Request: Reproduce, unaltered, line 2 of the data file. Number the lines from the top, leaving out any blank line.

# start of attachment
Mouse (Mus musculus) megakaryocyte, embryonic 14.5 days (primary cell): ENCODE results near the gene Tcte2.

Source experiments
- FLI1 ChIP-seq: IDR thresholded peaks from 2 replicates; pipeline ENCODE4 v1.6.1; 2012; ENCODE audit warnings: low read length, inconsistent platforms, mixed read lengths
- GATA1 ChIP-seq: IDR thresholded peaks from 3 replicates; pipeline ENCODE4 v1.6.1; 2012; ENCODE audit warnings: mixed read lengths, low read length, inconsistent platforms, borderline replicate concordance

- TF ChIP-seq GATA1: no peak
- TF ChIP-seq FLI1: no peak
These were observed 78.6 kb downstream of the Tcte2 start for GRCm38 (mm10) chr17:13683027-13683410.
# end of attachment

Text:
Source experiments